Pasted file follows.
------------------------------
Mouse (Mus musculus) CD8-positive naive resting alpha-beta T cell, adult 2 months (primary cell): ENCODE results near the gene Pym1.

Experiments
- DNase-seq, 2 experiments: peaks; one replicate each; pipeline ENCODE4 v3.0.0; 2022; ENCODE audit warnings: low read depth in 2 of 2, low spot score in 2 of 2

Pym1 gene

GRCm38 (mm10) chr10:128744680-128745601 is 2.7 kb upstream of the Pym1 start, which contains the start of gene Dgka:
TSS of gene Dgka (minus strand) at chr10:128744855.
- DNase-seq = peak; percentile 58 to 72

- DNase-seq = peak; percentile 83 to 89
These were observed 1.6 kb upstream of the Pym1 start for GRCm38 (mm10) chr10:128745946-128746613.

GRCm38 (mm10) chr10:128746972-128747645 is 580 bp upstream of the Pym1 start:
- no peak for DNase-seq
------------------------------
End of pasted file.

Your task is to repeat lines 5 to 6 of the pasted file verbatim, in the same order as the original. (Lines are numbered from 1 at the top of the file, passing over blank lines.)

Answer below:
GRCm38 (mm10) chr10:128744680-128745601 is 2.7 kb upstream of the Pym1 start, which contains the start of gene Dgka:
TSS of gene Dgka (minus strand) at chr10:128744855.